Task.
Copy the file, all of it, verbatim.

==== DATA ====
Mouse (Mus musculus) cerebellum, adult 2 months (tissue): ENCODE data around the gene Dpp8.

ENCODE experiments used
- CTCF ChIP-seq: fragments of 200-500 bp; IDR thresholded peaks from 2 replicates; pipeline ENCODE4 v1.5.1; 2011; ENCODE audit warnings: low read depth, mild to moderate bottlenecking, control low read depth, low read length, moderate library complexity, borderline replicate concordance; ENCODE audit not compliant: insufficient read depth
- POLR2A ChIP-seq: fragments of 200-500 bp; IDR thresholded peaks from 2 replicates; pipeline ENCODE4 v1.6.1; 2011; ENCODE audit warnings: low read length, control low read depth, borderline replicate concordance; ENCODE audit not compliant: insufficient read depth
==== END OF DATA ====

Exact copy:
Mouse (Mus musculus) cerebellum, adult 2 months (tissue): ENCODE data around the gene Dpp8.

ENCODE experiments used
- CTCF ChIP-seq: fragments of 200-500 bp; IDR thresholded peaks from 2 replicates; pipeline ENCODE4 v1.5.1; 2011; ENCODE audit warnings: low read depth, mild to moderate bottlenecking, control low read depth, low read length, moderate library complexity, borderline replicate concordance; ENCODE audit not compliant: insufficient read depth
- POLR2A ChIP-seq: fragments of 200-500 bp; IDR thresholded peaks from 2 replicates; pipeline ENCODE4 v1.6.1; 2011; ENCODE audit warnings: low read length, control low read depth, borderline replicate concordance; ENCODE audit not compliant: insufficient read depth